I just got back from a trip to Philadelphia for work. I was fortunate to be able to squeeze in a little me-time and I hit three different museums.
My first stop was the Franklin Institute, which I cannot recommend, but they had a temporary exhibit of the Dead Sea Scrolls. The exhibit ends tomorrow, so I was luck to catch it. Unfortunately we were not allowed to photograph the scrolls themselves. The two photos below came from the website:
The exhibit was pretty good. They did a good job of making the experience a sacred one, and you could tell that it was just that for many of the patrons.
They did have a very nice intact example of the female pillar figurines from Palestine. The lighting was dimmed to enhance the sense of sacredness, but unfortunately that meant the artifacts were hard to photograph.
There were a lot of artifacts from Lachish, but I was disappointed that they did not have the Lachish ewer, which is probably my third favorite artifact from this region. (My favorites are the Taanach stand and a goddess figurine from Revadim.)
I then headed over to the University of Pennsylvania Museum of Anthropology and Archaeology. They have a temporary exhibit of Mayan artifacts. They included several large stela. Unfortunately most of the cooler artifacts were replicas. There was a page from the Dresden Codex, the finest surviving Mayan book, from 1300-1500 CE. The first page illustrates the destruction of the world at the end of the solar year followed by four pages showing the ceremonies to introduce the new year.
This altar was cool, but kind of creepy when I started to imagine what might have been sacrificed on it:
They also had permanent exhibits from around the world. The Canaanite exhibit was especially interesting to me. It had a small but fascinate collection of goddess plaques like this one:
Here is a particularly beautiful figurine of what appears to b a pregnant woman:
Below is the butt of a processional staff next to a (possibly female) figurine. But when I saw these together, I saw the Neopagan god and goddess.
Probably the best collection they had was the Greek/Roman section. They had several good examples of amphora and other vases, including the red figures style. This one was my favorite:
The Egyptian section was interesting too. They had a cool exhibit of columns covered in hieroglyphs.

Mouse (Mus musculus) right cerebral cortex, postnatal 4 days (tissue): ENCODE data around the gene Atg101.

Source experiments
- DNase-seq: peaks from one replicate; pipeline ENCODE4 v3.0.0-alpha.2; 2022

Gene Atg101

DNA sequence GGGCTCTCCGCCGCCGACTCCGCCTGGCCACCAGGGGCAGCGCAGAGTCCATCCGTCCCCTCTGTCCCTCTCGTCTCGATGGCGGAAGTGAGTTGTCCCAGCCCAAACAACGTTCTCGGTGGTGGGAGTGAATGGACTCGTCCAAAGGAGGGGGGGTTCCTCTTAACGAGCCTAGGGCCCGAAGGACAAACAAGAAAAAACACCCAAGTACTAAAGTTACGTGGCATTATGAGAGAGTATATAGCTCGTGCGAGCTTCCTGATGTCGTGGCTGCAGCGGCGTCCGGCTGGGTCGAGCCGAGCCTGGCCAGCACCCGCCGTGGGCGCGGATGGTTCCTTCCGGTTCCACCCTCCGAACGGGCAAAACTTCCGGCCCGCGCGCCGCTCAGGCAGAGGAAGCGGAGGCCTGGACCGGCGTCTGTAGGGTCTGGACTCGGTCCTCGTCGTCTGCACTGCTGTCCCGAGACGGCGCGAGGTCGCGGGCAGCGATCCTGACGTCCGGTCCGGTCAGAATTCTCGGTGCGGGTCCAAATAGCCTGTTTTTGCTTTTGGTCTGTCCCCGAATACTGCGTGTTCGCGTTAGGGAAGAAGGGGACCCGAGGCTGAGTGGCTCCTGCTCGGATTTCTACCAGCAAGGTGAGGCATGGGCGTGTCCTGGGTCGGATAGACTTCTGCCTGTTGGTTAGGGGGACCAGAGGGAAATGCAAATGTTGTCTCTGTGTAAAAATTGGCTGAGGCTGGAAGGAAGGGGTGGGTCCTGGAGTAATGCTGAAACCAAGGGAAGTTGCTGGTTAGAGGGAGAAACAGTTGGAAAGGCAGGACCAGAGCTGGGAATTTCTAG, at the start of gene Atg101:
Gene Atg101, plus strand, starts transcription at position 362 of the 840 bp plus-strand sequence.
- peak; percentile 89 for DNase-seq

I thought this sarcophagus lid was interesting too. It shows the goddess Nut (who swallows the sun in the evening and gives birth to him in the morning) on the inside of the lid. (You have to zoom in and look close to see her arms and body, but her head is clearly visible.)
For some reason I find what is on the inside of the lid even more interesting than what is on the outside.
Finally, I went to the Rodin Museum which has the largest collection of Rodin sculptures outside of Paris. I could have stood for an hour in front of the “Gates of Hell” which is on the entrance to the museum.
Below are some details of the left and right panels that give a better sense of the three-dimensionality of the work. Standing beneath it I have a vertiginous feeling combined with a strange desire to climb up the wall.
As I tried to take pictures, I realized that what is unique about Rodin is that most of his sculptures do not have a “front”. It is difficult, if not impossible, to capture the work in a single photograph. Even a panoramic series of photographs often does not do it justice. There is an interiority to many of Rodin’s works, especially those showing multiple figures, so you get the feeling that the real “event” being depicted is actually hidden between the figures.
This one is one of my favorites, which actually is two separate pieces from the “Gates of Hell” placed together by Rodin to create a new work.
This one was also interesting. It is of two figures (male and female?) in a (violent or erotic?) embrace. The closest figure appears to be a faun or demi-human and the other figure has oversized arms and hands.
I was not at all impressed with the city of Philadelphia, but they did have some good museums.